President Barack Obama made one soldier’s wedding anniversary one he will never forget by bestowing him with the Medal of Honor, the highest decoration for battlefield valor in the American Armed Forces.
Army Staff Sergeant Ryan Pitts of Nashua, N.H., was awarded the medal Monday in the East Room of the White House in front of the president, Secretary of Defense Chuck Hagel, Chairman of the Joint Chiefs of Staff Martin Dempsey and a crowd of nearly 200 that included parents of his fallen comrades and soldiers he fought alongside. The award ceremony coincided with his second wedding anniversary.
“It’s gonna be tough to top this one,” Obama said. “Let me just give you a piece of advice from someone who has been married for over 20 years: you should try.”
Pitts was awarded the medal for combat during the Battle of Wanat when roughly 200 Taliban insurgents ambushed his team in the remote eastern province of Nuristan on July 13, 2008. The insurgents killed nine Americans, but Pitts held the line.
Wounded and bleeding badly, he began lobbing grenades at the enemy before grabbing a grenade launcher to try and finish them off. Despite severe wounds and the imminent danger, Pitts radioed in for support to help repel the attack. He was unable to stand after taking pieces of shrapnel to his body, but managed to come to his knees to man a machine gun, defending the base by striking down several more Taliban fighters until his rescue team arrived. At the end of the fighting, 21 Taliban were dead.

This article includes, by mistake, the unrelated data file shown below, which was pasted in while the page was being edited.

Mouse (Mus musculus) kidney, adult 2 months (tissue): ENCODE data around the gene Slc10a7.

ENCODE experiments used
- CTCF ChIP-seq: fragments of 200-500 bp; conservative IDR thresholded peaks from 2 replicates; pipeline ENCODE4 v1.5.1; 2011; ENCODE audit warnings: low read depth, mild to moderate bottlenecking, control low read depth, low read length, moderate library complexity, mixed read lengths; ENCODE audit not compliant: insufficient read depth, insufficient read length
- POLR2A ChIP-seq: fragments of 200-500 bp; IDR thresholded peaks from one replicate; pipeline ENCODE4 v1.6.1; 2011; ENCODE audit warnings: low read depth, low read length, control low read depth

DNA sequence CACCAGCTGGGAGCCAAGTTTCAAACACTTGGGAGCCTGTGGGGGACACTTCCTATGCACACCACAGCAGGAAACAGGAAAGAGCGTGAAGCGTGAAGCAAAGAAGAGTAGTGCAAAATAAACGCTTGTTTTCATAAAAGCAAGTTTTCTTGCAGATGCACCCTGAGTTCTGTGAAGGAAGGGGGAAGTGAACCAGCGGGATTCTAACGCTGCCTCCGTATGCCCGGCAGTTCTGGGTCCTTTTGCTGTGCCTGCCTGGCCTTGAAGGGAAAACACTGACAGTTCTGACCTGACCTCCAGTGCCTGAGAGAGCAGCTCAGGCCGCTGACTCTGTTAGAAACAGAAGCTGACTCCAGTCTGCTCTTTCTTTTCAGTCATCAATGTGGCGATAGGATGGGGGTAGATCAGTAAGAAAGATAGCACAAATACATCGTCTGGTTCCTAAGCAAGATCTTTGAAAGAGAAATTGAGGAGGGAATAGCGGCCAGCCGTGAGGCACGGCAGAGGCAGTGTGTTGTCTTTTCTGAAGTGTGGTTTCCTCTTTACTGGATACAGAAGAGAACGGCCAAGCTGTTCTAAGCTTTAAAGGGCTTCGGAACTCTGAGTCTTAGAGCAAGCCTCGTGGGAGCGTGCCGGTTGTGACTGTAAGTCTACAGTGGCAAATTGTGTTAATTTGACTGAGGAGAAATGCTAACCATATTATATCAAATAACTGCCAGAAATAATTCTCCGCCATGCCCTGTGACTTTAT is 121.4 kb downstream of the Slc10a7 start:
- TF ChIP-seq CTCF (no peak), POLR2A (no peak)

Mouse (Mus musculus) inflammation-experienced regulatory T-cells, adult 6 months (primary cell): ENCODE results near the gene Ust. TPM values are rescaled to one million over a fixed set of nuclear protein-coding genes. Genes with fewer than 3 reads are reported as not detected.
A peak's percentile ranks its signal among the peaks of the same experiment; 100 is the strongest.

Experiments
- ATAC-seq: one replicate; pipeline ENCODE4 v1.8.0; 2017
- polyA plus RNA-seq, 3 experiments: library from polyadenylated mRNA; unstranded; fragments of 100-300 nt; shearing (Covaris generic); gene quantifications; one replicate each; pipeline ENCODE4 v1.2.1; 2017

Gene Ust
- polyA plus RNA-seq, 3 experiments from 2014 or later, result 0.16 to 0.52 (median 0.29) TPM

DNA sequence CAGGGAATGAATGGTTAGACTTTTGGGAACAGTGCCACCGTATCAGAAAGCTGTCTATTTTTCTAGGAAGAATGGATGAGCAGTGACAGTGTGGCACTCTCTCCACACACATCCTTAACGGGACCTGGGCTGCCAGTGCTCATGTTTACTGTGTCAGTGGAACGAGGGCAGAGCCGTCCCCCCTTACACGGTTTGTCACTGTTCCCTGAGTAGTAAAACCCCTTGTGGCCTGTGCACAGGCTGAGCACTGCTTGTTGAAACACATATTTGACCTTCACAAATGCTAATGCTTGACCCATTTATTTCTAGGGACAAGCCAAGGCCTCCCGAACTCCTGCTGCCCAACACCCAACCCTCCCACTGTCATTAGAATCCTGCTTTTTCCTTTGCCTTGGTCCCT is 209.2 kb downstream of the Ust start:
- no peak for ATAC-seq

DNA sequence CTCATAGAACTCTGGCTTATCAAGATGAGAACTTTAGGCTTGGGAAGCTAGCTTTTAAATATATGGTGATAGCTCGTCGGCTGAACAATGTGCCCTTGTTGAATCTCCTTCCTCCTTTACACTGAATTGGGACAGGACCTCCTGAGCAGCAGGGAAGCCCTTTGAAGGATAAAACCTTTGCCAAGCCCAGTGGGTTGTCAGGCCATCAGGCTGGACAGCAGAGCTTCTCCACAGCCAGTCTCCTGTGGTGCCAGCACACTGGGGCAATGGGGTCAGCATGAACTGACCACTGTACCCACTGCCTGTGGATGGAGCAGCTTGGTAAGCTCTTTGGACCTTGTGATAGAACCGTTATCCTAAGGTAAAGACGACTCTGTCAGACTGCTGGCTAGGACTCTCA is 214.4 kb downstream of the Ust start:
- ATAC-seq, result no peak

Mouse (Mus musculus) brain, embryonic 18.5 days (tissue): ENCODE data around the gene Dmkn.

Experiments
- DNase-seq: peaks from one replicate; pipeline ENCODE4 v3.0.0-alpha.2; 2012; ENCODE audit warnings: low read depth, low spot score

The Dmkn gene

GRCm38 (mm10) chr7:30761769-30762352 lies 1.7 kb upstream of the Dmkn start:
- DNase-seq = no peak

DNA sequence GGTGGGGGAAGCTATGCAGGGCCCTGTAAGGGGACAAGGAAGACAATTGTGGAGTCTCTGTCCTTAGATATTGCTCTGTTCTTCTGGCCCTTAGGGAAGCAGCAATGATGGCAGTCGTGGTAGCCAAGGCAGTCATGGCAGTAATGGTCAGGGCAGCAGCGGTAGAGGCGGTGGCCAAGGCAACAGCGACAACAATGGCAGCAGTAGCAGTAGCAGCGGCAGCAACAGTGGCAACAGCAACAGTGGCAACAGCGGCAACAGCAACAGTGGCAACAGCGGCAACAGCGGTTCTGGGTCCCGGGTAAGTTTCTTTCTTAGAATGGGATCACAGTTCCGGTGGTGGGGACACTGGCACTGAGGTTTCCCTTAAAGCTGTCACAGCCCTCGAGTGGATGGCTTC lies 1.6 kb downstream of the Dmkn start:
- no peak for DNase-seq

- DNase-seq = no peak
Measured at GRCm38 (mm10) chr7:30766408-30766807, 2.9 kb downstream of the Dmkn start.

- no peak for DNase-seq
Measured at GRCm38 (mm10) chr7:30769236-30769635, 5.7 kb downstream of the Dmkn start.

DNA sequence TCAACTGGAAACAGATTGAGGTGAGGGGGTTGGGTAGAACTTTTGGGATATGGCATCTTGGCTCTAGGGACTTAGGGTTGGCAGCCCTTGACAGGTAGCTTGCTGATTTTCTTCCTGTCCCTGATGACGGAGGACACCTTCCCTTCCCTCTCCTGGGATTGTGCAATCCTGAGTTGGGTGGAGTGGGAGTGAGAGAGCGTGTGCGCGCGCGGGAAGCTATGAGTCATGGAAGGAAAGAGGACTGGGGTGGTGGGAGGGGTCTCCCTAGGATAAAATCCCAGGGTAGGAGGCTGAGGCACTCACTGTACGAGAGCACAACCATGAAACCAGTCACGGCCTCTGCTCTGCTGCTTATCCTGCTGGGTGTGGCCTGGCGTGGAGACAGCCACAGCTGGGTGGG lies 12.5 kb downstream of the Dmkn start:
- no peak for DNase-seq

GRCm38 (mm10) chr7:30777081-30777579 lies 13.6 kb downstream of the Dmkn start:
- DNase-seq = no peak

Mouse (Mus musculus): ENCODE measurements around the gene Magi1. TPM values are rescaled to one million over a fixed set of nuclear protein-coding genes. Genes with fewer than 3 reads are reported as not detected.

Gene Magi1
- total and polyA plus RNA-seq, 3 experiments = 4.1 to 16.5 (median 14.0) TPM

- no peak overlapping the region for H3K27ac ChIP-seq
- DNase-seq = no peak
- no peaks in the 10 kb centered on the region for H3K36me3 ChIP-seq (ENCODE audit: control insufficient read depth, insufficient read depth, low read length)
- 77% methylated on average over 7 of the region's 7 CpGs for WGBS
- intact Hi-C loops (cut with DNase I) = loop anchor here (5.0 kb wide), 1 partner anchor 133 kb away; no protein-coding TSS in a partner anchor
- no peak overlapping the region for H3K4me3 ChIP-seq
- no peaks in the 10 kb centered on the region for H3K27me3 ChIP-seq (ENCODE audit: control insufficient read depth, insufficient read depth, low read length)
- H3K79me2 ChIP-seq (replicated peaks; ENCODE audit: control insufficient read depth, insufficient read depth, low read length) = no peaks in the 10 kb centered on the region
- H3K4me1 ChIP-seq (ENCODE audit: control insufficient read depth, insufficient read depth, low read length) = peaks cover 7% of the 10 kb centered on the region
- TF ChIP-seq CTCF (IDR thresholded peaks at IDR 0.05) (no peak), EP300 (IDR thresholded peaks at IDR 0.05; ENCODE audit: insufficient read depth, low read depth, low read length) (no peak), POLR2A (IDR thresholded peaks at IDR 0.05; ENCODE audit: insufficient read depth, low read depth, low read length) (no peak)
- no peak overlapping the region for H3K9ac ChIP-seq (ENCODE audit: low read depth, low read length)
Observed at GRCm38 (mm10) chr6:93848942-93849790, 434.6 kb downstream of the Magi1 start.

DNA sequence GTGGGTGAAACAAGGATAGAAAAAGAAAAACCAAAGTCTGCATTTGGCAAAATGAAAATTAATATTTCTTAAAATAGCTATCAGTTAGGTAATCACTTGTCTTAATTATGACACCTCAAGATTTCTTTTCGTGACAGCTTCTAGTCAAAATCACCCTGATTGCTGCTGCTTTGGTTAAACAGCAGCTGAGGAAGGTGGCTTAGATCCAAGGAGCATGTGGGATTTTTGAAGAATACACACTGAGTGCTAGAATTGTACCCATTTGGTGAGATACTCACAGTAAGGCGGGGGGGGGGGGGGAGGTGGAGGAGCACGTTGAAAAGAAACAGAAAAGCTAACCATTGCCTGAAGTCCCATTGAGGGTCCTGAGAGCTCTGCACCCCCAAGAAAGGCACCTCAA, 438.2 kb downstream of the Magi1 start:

Pitts told Obama he wanted the medal to serve as a reminder of his fallen comrades and all soldiers who have fought in the war.
“This medal, Ryan says, is an opportunity to tell our story,” Obama said. “There was valor everywhere according to Ryan. So today we also pay tribute to all who served with such valor that day: shielding their wounded buddies with their own bodies, picking up unexploded missiles with their hands and carrying them away, running through the gunfire to reinforce that post, fighting through their injuries, and never giving up.”
Pitts will be the ninth living recipient to ever be awarded the Medal of Honor for combat in Iraq or Afghanistan.